|Today's post is shared from northjersey.com/|
Tamir Averbach can’t forget the day his life changed.
He was 13, a seventh-grader at a school in Israel. He noticed his teachers became very quiet. Hours later, when he arrived home, he learned that his father, Steve, a police officer, had been paralyzed from the neck down in a suicide bus bombing in Jerusalem by the terrorist group Hamas. Seven years later, after much suffering, Steve Averbach, died. He was 44.
A jury in a federal lawsuit in Brooklyn found that the powerful Arab Bank of Jordan knowingly financed the bombing — and must pay a cash penalty to Averbach and the families of some 300 other U.S. citizens killed or injured in two dozen Hamas attacks in Israel.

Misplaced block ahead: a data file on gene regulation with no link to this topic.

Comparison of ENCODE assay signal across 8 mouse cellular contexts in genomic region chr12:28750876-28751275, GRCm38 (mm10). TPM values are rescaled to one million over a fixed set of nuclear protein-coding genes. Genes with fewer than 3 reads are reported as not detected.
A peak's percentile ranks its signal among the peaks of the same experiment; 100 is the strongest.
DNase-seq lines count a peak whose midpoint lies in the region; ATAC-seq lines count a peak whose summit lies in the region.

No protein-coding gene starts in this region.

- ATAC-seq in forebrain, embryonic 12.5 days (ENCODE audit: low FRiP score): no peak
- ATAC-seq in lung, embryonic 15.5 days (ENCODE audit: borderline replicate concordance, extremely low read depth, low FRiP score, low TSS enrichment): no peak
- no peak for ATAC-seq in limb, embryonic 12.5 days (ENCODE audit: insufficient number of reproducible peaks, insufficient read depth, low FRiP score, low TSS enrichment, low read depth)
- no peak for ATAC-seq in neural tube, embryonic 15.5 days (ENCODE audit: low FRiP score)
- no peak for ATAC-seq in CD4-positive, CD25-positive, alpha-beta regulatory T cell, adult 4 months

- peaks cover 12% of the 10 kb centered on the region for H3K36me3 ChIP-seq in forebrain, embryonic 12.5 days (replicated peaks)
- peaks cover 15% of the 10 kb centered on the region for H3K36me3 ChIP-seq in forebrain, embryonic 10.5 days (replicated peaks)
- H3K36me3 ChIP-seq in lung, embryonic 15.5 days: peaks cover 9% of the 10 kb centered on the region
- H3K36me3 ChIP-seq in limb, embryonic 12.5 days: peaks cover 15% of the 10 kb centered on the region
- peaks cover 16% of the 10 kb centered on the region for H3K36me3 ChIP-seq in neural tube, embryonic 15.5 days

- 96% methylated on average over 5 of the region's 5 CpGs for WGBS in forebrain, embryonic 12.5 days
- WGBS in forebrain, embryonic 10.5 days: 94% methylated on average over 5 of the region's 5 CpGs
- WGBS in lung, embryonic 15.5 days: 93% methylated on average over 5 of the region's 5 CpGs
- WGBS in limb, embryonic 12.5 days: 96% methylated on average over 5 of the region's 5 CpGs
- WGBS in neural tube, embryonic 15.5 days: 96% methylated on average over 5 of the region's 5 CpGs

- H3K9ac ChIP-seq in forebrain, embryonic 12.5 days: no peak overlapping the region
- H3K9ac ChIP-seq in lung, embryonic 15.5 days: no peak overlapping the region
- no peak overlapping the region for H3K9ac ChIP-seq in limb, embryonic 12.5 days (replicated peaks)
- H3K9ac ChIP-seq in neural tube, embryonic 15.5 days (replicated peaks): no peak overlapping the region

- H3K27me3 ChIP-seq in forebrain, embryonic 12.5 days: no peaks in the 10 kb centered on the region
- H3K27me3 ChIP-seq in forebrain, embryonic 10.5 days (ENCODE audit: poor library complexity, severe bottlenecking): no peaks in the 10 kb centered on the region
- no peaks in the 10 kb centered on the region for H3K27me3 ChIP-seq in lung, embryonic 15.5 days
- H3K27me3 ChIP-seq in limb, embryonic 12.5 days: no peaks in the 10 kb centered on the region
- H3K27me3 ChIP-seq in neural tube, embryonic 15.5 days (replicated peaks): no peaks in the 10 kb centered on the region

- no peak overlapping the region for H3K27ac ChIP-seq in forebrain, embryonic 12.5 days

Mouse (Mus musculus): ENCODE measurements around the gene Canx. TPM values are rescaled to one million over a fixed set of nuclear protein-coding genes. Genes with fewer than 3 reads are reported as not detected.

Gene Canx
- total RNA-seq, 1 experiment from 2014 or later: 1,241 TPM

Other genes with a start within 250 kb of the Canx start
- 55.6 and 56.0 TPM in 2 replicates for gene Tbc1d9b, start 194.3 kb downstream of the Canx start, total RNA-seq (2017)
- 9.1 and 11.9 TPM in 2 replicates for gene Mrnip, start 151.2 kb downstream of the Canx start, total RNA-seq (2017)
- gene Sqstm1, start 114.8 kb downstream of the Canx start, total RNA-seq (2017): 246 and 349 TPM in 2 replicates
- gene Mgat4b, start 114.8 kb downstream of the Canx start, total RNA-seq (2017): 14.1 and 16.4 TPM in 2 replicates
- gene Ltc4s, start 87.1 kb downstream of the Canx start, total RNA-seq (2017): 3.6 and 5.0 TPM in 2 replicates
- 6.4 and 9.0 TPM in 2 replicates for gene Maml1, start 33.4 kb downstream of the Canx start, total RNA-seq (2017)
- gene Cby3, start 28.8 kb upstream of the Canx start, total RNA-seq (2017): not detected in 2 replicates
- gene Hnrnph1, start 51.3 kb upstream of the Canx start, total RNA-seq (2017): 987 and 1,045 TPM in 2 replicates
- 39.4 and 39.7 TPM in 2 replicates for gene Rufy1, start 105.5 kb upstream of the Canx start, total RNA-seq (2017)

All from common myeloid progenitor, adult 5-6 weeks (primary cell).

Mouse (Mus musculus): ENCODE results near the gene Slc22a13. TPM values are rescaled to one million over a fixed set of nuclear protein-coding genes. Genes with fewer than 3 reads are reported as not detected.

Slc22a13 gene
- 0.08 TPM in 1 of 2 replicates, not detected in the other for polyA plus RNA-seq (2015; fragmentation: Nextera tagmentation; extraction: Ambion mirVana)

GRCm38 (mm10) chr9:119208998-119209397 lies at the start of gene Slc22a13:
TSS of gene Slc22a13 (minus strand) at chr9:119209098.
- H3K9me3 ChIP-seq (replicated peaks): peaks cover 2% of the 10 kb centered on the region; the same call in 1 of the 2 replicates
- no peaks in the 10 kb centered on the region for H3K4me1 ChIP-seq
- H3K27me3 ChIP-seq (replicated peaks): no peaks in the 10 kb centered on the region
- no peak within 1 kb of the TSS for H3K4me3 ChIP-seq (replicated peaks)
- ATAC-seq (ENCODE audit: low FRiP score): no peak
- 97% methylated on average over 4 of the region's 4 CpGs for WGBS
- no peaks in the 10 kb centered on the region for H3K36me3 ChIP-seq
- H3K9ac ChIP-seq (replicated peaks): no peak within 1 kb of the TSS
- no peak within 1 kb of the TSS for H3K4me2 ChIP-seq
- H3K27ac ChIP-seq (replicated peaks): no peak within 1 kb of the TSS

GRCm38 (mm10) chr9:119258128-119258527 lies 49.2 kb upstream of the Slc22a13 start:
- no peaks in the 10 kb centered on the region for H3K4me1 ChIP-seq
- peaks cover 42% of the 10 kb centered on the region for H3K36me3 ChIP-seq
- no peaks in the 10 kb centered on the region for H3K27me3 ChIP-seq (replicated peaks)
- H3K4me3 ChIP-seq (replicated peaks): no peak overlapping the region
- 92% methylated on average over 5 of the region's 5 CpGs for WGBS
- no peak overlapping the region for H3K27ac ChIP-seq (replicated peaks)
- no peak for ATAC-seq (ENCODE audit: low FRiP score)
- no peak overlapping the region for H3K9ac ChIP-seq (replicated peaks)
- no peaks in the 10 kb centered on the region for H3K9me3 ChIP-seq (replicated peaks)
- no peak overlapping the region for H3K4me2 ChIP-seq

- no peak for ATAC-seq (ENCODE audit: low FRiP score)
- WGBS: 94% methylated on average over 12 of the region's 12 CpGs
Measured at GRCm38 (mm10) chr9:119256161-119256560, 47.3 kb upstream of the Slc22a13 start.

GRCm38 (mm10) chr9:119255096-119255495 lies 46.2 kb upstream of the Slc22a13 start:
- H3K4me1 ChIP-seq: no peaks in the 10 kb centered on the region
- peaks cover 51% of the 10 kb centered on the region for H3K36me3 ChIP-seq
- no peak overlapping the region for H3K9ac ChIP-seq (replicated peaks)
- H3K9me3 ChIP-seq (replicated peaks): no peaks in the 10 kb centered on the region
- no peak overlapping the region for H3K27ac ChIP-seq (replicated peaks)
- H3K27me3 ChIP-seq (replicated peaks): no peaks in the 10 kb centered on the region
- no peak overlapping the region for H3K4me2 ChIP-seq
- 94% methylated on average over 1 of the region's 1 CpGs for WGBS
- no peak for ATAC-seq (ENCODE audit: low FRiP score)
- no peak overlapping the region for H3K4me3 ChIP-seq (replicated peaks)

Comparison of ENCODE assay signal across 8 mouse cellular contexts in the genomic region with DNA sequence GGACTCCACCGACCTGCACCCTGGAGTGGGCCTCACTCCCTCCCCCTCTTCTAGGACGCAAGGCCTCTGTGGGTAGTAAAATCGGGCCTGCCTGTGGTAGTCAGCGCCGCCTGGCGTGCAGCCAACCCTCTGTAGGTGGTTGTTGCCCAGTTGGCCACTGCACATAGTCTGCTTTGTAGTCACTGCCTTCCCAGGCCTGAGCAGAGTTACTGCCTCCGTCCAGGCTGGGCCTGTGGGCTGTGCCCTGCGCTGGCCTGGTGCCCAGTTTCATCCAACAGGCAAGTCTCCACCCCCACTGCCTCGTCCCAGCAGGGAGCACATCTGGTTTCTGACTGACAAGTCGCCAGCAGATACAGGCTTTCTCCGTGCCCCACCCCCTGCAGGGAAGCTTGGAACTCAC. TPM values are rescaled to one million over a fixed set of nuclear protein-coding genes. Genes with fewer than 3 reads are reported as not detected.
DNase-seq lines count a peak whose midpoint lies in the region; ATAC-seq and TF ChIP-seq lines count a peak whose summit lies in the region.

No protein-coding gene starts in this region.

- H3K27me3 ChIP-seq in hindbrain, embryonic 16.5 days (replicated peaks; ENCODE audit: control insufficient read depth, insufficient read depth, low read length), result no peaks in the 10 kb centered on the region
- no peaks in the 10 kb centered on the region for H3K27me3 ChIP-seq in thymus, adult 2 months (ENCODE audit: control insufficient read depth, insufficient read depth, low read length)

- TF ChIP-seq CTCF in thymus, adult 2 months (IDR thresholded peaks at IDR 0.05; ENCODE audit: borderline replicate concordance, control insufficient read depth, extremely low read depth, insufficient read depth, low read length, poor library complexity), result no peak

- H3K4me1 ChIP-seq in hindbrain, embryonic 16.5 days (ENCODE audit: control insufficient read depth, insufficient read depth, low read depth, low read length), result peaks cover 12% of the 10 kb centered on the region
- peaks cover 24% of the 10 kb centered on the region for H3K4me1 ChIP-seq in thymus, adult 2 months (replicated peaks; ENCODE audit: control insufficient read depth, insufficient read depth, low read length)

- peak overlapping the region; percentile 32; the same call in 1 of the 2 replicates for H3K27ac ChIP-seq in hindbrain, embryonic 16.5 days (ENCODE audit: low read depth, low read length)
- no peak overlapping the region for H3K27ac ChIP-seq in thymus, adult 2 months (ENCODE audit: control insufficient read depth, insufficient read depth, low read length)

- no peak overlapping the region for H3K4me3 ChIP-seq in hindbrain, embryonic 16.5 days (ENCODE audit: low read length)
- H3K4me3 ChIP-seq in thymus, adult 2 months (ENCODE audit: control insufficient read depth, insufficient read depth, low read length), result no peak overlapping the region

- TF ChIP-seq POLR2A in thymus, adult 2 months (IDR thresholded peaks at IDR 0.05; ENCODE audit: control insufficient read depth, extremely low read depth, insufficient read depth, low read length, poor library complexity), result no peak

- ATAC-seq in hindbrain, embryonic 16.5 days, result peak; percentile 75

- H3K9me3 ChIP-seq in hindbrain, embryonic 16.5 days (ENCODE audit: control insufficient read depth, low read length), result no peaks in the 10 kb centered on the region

The amount, which will be decided in a separate trial and shared by the 300 families, could run to more than $1 billion, lawyers say.
But collecting it may take years.
Averbach says he doesn’t care about the money for himself and how it might change his life. It won’t bring his father back. He takes comfort in knowing that the banks are on notice that they cannot deal with terrorists.
“If we can cut some of the funding at the source, maybe we can stop terrorism,” Averbach said.
Many counterterrorism experts agree.
“This is a groundbreaking case,” said Matthew Levitt, a...
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